I mentioned in an earlier post, my daily response to how I am doing is to say fantastic.  This is not a way to hide my true thoughts or feelings but a way to energize myself.  I found by saying I am doing fantastic provides a new level of energy for myself and it can inspire others around me to join in on the fun.  The word fantastic is not used very often in daily life so it makes people take notice and encourages them to get on The Energy Bus.

Now imagine if you had a leader who was always negative and never had anything nice to say.  How would this person impact the work environment?  I am sure this negative mindset would translate to everyone in the work environment and would not be a pleasant place to work. 

Leaders must be cognizant how their energy (positive or negative) impacts the work environment.  This knowledge will go a long way to build a positive work environment culture to ensure positive things get done daily.  Sounds simple, huh?

It takes a while for this positive process to take hold within a new work environment.  The speed of this process can be enhanced when everyone is ready to engage.  One negative teammate can slow or aggravate the process, but this can be mitigated by the rest of the team pulling in the same direction.  A new initiative for me is to follow Rule #6 from The Energy Bus—I have a sign posted that reads No Energy Vampires Allowed in my office in a prominent location.  I will point to the sign when the tone of a conversation starts to become negative.  I welcome different views and opinions but look to negate negative tone, language, or interactions.  It takes time to eliminate the negative, but the goal is to move forward in a positive manner.  I struggle sometimes because I want everything to head in a positive direction but also know things take time.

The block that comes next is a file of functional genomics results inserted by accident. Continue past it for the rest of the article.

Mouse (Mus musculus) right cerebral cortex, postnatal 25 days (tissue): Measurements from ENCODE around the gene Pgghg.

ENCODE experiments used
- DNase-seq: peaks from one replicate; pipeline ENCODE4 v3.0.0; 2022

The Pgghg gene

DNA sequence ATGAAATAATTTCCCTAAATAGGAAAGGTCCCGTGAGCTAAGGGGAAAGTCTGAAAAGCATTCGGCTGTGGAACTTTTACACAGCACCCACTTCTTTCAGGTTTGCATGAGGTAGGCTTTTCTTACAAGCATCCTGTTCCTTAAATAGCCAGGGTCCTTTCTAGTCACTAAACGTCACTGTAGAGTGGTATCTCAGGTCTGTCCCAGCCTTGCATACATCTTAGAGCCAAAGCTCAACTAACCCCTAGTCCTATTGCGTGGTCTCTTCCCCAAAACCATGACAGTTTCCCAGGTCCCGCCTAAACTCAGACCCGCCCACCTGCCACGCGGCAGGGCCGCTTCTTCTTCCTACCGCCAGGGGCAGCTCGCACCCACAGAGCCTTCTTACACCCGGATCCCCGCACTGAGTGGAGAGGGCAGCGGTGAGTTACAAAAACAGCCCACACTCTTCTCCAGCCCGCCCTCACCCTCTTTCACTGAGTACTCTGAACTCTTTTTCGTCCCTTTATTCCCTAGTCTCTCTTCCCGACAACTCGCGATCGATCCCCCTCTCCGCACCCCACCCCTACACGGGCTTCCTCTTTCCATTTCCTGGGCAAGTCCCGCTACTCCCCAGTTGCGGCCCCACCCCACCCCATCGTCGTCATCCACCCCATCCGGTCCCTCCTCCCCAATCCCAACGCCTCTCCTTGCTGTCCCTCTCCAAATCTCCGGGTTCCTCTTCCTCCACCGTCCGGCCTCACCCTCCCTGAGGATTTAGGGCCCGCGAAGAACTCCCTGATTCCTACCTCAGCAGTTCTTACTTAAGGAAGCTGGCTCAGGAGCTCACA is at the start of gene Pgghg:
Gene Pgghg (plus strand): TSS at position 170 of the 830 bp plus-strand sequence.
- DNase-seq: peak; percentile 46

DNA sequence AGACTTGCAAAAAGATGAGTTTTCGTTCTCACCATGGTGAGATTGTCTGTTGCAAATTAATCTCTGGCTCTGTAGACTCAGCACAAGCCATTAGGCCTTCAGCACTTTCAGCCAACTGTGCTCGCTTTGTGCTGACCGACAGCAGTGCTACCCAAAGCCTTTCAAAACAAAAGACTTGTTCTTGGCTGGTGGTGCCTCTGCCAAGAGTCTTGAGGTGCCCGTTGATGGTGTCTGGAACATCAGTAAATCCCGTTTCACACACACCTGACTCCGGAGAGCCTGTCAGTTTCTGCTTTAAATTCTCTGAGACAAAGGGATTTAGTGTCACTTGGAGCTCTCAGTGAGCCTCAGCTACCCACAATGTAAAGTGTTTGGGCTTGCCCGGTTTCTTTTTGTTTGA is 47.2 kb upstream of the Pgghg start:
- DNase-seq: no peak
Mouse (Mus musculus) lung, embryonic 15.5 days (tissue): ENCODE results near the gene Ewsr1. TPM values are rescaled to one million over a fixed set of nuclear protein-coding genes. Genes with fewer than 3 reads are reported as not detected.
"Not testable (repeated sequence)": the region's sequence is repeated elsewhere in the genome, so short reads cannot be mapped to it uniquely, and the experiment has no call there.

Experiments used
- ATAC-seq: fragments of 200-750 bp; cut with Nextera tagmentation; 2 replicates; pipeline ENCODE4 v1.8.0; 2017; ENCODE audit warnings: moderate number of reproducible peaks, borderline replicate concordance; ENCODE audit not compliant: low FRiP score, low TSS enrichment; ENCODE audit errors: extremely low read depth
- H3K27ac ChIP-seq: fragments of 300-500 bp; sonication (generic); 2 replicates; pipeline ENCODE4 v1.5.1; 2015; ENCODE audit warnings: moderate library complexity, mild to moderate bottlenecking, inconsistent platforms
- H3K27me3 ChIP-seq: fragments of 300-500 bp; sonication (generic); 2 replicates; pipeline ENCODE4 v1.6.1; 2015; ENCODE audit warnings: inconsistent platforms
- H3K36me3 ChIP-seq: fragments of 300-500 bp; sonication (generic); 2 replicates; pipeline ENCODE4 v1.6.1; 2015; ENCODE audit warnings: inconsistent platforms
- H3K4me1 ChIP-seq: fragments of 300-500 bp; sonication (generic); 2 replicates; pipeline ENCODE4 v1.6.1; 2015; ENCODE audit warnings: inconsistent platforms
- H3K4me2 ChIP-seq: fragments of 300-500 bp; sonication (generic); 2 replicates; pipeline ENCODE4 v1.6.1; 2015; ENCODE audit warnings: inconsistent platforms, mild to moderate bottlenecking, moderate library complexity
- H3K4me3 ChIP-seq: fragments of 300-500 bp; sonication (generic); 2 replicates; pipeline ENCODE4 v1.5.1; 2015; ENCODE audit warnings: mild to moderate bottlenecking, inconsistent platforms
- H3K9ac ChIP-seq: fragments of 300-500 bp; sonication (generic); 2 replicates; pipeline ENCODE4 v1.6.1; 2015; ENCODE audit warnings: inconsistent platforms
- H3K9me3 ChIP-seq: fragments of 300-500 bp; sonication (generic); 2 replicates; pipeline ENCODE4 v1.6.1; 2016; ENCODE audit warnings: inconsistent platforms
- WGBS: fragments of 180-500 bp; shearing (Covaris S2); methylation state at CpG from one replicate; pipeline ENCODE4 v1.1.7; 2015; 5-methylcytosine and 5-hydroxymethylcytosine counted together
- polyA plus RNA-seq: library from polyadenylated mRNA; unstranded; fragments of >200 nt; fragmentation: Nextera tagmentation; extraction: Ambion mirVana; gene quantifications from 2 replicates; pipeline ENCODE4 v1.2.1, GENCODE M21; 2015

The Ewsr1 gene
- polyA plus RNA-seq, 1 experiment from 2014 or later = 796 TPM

A positive work environment is a place where everyone can thrive, grow, and provide input.  We spend a large amount of our lives in the work environment and I strive to create a space where we can work hard, laugh, and enjoy the process.  Leaders who understand work does not have to be stressful create a space where productivity can be displayed daily.  I have worked in places where people dreaded coming to work and I made a vow to never duplicate these types of environments when I reached the big seat.  Well, I have been in the big seat for a while now and smile whenever one of my tree branches reach out and say they want to work with me again.

I am sure not everyone feels this way, but I have enough of these folks to form my own wolf pack.  😊 Still learning and growing but will continue to promote positive work environments because they are productive and fun.  Imagine that, fun in the workplace!  Guess Google, Microsoft and Apple understand what people want in the work environment.  I do not have ping pong tables, yet, but play a lot of reggae in my office.  Irie!

What do you see as the benefits of a positive work environment?  How do you contribute to ensure your work environment remains positive?

 “Positive anything is better than negative nothing”.

(Elbert Hubbard)

The Energy Bus—team building program!